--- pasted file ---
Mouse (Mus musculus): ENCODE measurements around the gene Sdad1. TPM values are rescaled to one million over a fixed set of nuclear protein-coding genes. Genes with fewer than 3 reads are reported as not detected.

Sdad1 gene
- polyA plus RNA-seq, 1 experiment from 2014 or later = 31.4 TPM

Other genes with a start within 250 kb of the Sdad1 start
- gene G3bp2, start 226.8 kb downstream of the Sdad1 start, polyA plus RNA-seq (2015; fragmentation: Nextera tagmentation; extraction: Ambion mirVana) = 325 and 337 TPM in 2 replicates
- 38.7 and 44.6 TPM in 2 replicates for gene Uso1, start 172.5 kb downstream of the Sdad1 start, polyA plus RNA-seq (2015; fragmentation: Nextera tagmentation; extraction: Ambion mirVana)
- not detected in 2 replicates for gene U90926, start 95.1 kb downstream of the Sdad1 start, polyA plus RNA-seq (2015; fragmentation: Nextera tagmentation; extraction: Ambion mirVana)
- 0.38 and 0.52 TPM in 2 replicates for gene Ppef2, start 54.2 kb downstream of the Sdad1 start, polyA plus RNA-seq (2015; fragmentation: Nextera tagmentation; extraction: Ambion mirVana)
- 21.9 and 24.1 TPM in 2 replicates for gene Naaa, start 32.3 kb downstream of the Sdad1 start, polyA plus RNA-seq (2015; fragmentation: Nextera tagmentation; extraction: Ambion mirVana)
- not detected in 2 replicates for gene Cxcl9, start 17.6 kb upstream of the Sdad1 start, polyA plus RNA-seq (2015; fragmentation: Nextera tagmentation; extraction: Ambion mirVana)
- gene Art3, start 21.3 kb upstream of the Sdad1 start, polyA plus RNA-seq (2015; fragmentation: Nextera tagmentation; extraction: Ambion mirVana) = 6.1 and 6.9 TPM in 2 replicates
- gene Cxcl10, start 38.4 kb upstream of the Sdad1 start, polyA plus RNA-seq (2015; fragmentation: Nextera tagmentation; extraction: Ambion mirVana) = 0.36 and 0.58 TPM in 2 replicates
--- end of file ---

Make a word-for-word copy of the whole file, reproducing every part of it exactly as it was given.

Mouse (Mus musculus): ENCODE measurements around the gene Sdad1. TPM values are rescaled to one million over a fixed set of nuclear protein-coding genes. Genes with fewer than 3 reads are reported as not detected.

Sdad1 gene
- polyA plus RNA-seq, 1 experiment from 2014 or later = 31.4 TPM

Other genes with a start within 250 kb of the Sdad1 start
- gene G3bp2, start 226.8 kb downstream of the Sdad1 start, polyA plus RNA-seq (2015; fragmentation: Nextera tagmentation; extraction: Ambion mirVana) = 325 and 337 TPM in 2 replicates
- 38.7 and 44.6 TPM in 2 replicates for gene Uso1, start 172.5 kb downstream of the Sdad1 start, polyA plus RNA-seq (2015; fragmentation: Nextera tagmentation; extraction: Ambion mirVana)
- not detected in 2 replicates for gene U90926, start 95.1 kb downstream of the Sdad1 start, polyA plus RNA-seq (2015; fragmentation: Nextera tagmentation; extraction: Ambion mirVana)
- 0.38 and 0.52 TPM in 2 replicates for gene Ppef2, start 54.2 kb downstream of the Sdad1 start, polyA plus RNA-seq (2015; fragmentation: Nextera tagmentation; extraction: Ambion mirVana)
- 21.9 and 24.1 TPM in 2 replicates for gene Naaa, start 32.3 kb downstream of the Sdad1 start, polyA plus RNA-seq (2015; fragmentation: Nextera tagmentation; extraction: Ambion mirVana)
- not detected in 2 replicates for gene Cxcl9, start 17.6 kb upstream of the Sdad1 start, polyA plus RNA-seq (2015; fragmentation: Nextera tagmentation; extraction: Ambion mirVana)
- gene Art3, start 21.3 kb upstream of the Sdad1 start, polyA plus RNA-seq (2015; fragmentation: Nextera tagmentation; extraction: Ambion mirVana) = 6.1 and 6.9 TPM in 2 replicates
- gene Cxcl10, start 38.4 kb upstream of the Sdad1 start, polyA plus RNA-seq (2015; fragmentation: Nextera tagmentation; extraction: Ambion mirVana) = 0.36 and 0.58 TPM in 2 replicates